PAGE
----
• To rate drip coffee makers, we conduct a brew-performance test to measure the brew temperature and contact time (how long water stays within the sweet spot of 195° F to 205° F for brewing). We also measure the concentration of the brewed coffee to make sure it’s not too weak or too strong. Finally, we provide scores for predicted reliability and owner satisfaction for each coffee maker’s brand, based on data from CR member surveys.
    • To rate single-serve pod coffee makers, our engineers evaluate the temperature and size consistency of individual cups of coffee, as well as the brewing speed. As with drip coffee makers, we provide brand-level ratings on predicted reliability and owner satisfaction, based on data from our annual survey of CR members.
    • To rate cold-brew coffee makers, our engineers judge ease of cleaning, and our expert taste tester evaluates the quality of each brew.

    Match Your Coffee Maker to Your Habits

    You’ll find several varieties of coffee makers at retailers, including manual-drip systems, cold-brew coffee makers, and single-serve pod coffee makers. Below are the most common types.

    Drip Coffee Makers

    Drip Coffee Makers

    With automatic drip machines, you fill a chamber with water, load coffee into a filter basket, and flick a switch to heat the water and run it through the grounds and into the pot. Some models feature built-in coffee grinders for whole beans; some brew into a self-serve reservoir with a tap for filling multiple mugs. Our top conventional drip machines reach 195° F to 205° F for 5 to 6 minutes, the industry standard for optimal brewing.

    Drip Coffee Makers Ratings
    Single-Serve Pod Coffee Makers

    Single-Serve Pod Coffee Makers

    These force water through a small packet, either a hard-shelled capsule (also called a pod) or a soft packet resembling a tea bag. Some accept an adapter that takes your favorite loose grounds. Pod machines tend to be more expensive to operate than other types because the pods cost more than most ground coffee or whole beans. With plastic pods, there is also a lot of waste that ends up in landfills. There are a few types of pods you can recycle.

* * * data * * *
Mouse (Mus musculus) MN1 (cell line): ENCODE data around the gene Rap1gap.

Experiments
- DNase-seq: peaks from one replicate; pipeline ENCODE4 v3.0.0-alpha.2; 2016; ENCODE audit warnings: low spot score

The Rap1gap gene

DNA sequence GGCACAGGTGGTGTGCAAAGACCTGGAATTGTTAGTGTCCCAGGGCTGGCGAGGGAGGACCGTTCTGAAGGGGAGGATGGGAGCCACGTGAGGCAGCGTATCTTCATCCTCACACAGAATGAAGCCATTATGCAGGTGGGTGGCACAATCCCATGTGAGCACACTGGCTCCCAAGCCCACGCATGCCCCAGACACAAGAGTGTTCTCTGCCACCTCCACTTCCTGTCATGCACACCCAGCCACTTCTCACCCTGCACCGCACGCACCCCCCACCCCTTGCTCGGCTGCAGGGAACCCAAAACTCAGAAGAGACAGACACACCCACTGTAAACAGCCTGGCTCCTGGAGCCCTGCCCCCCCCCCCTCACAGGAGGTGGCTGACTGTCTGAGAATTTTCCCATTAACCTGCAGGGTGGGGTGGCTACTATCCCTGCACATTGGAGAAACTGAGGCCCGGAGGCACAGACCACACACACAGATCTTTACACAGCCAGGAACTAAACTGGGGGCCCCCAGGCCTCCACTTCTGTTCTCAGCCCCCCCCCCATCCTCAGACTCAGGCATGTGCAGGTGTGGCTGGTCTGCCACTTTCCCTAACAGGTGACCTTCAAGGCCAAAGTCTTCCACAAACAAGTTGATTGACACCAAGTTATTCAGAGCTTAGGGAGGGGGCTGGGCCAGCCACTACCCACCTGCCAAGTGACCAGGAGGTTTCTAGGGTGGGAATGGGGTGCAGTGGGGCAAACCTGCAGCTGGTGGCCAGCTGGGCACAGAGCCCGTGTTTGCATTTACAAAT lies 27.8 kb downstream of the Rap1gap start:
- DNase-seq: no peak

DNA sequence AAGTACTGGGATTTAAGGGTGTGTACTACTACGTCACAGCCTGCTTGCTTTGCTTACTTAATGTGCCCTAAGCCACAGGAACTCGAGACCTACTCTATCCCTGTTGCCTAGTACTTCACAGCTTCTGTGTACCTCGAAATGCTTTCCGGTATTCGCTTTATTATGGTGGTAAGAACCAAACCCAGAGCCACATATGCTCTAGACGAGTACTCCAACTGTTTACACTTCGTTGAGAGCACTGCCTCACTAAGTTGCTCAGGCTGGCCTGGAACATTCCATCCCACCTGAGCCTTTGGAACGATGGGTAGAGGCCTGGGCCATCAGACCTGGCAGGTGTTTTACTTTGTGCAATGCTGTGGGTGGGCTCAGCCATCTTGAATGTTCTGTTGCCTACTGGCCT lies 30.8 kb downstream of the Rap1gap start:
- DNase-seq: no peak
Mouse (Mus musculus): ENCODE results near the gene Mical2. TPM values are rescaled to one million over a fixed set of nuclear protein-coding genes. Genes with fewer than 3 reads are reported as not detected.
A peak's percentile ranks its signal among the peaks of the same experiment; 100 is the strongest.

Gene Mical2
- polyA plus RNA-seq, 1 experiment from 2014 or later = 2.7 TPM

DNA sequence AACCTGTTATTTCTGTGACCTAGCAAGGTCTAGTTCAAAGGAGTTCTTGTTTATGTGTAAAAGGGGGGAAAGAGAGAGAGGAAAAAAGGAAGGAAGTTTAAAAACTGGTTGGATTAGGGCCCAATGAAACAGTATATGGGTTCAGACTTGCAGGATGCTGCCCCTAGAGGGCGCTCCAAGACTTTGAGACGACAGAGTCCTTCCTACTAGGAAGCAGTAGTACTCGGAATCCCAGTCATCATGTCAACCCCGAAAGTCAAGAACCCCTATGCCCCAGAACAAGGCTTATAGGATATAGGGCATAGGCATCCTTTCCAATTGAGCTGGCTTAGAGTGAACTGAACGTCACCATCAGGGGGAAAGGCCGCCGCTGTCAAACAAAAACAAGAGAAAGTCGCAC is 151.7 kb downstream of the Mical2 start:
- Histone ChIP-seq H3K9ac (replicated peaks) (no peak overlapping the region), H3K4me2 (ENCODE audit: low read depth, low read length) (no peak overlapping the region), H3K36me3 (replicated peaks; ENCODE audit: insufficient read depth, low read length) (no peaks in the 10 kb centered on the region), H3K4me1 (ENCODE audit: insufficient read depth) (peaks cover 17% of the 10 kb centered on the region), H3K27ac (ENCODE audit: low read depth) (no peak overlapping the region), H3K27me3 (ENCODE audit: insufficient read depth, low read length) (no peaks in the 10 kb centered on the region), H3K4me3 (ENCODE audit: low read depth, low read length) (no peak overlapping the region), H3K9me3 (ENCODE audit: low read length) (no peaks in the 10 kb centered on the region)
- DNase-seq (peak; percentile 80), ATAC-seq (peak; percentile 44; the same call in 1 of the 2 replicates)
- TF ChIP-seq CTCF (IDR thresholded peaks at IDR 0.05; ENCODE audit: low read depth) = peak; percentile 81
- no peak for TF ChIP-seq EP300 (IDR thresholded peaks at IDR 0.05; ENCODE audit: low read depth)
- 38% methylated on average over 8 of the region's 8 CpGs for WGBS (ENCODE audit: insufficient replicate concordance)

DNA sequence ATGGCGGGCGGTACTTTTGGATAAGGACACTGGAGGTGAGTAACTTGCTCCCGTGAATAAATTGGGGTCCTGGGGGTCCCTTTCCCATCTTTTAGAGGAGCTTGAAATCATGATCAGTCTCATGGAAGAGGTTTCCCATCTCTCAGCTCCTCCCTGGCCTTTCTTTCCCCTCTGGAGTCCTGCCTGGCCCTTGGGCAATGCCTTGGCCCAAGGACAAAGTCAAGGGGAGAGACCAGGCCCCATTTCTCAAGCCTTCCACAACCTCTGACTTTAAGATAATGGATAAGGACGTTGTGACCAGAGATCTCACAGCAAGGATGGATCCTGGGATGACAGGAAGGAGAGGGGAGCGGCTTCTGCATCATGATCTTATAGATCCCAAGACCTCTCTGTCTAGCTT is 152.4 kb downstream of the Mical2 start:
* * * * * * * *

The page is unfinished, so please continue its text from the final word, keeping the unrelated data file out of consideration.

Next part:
Drip Coffee Makers Ratings
    Cold-Brew Coffee Makers

    Cold-Brew Coffee Makers

    These machines use cold or room-temperature water and brew a concentrated coffee that you then dilute with cold water and/or ice (or dilute with hot water for hot coffee). Manual models are simpler and brew either in your fridge or on your kitchen counter. Automatic models use a variety of methods to cut down brew time to between 4 and 45 minutes.

    Drip Coffee Makers Ratings
    1- to 2-Mug Drip Coffee Makers

    1- to 2-Mug Drip Coffee Makers

    These are designed to produce smaller quantities and come as either drip or pod models, the latter using an adapter to hold grounds. They sometimes brew directly into an insulated mug that’s ready to take with you in the car or on the train. Others accommodate your “World’s Best Dad” mug.

    Drip Coffee Makers Ratings
    Cold brew coffee maker testing
    CR's test engineers evaluate a variety of types of coffee makers in the lab to see how they stack up.

    Photo: Consumer Reports Photo: Consumer Reports

    Latest Trends

    The newest and most innovative coffee makers are all about bringing barista-quality beverages and versatility to your kitchen.

    Ninja, Keurig, and other brands offer all-in-one coffee machines with increasingly more features, such as built-in milk frothers, coffee grinders, and cold-brew modes. (To read more about the top models from our tests, see our article on the best combination coffee makers.)

    The renaissance began in 2015 with the Ninja Coffee Bar, which made it easier to brew lattes and iced coffees at home, thanks to its brew-over-ice and specialty coffee modes, as well as its ability to brew into both carafes and mugs.

    Cold brew—the richer, less acidic brew that was once found only in independent cafés—is now a staple at major coffee chains. And there are a number of dedicated cold-brew coffee makers on the market for home kitchens, including a handful of automatic models (they plug into an outlet) that speed up the hourslong brewing process, shortening it to as little as 4 minutes.

    Last but not least, many coffee maker designers are upping their style game to match the aesthetic of today’s kitchens. New machines often feature more stainless steel accents and curvier designs that place greater emphasis on the glass or thermal carafe. Many models also come in white or lighter hues to match brighter kitchen color palettes.